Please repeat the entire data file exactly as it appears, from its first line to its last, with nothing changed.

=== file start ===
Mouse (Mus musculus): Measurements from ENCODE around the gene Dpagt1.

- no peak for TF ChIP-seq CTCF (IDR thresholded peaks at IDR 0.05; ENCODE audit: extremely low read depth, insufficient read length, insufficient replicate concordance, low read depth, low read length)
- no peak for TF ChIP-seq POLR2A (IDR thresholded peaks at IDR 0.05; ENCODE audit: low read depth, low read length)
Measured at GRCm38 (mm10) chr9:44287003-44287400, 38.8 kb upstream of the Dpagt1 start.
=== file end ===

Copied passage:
Mouse (Mus musculus): Measurements from ENCODE around the gene Dpagt1.

- no peak for TF ChIP-seq CTCF (IDR thresholded peaks at IDR 0.05; ENCODE audit: extremely low read depth, insufficient read length, insufficient replicate concordance, low read depth, low read length)
- no peak for TF ChIP-seq POLR2A (IDR thresholded peaks at IDR 0.05; ENCODE audit: low read depth, low read length)
Measured at GRCm38 (mm10) chr9:44287003-44287400, 38.8 kb upstream of the Dpagt1 start.